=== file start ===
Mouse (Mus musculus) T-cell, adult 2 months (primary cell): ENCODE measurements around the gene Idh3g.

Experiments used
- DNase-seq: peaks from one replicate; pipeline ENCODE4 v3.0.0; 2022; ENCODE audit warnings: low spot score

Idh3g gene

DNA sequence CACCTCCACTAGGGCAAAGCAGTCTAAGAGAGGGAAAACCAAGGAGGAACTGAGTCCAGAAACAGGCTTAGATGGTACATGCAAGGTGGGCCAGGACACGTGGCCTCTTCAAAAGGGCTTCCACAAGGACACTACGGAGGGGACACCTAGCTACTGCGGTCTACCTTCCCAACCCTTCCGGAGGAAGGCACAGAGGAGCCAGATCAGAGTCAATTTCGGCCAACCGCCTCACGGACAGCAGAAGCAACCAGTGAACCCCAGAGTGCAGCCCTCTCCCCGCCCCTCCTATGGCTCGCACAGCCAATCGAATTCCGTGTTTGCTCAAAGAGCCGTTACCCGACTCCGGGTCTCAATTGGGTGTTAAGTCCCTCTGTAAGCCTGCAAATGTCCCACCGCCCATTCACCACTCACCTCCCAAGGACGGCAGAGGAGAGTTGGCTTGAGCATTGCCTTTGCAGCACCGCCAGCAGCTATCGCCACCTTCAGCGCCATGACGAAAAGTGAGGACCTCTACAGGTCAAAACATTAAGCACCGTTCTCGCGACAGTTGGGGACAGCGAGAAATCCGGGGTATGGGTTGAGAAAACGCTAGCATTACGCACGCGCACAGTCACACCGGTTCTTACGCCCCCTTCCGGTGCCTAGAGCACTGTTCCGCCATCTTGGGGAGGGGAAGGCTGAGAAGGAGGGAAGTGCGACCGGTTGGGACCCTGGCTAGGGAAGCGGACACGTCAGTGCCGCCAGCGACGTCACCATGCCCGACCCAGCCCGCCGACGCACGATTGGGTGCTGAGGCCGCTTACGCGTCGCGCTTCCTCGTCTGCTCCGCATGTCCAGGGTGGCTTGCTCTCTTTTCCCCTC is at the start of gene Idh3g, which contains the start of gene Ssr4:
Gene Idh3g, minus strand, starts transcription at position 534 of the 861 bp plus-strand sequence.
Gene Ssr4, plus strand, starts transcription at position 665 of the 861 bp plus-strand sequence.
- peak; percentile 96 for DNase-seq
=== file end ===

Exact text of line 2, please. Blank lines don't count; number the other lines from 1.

Experiments used